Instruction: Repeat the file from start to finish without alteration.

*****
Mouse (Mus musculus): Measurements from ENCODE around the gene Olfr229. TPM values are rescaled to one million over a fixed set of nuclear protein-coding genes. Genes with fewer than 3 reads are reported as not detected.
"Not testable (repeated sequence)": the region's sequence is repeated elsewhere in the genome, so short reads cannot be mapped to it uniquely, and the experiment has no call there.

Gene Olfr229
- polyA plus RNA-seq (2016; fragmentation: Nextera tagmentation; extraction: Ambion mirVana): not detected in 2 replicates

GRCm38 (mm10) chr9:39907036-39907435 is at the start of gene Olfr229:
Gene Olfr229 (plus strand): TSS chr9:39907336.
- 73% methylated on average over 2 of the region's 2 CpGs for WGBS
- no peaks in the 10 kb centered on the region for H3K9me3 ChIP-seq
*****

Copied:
Mouse (Mus musculus): Measurements from ENCODE around the gene Olfr229. TPM values are rescaled to one million over a fixed set of nuclear protein-coding genes. Genes with fewer than 3 reads are reported as not detected.
"Not testable (repeated sequence)": the region's sequence is repeated elsewhere in the genome, so short reads cannot be mapped to it uniquely, and the experiment has no call there.

Gene Olfr229
- polyA plus RNA-seq (2016; fragmentation: Nextera tagmentation; extraction: Ambion mirVana): not detected in 2 replicates

GRCm38 (mm10) chr9:39907036-39907435 is at the start of gene Olfr229:
Gene Olfr229 (plus strand): TSS chr9:39907336.
- 73% methylated on average over 2 of the region's 2 CpGs for WGBS
- no peaks in the 10 kb centered on the region for H3K9me3 ChIP-seq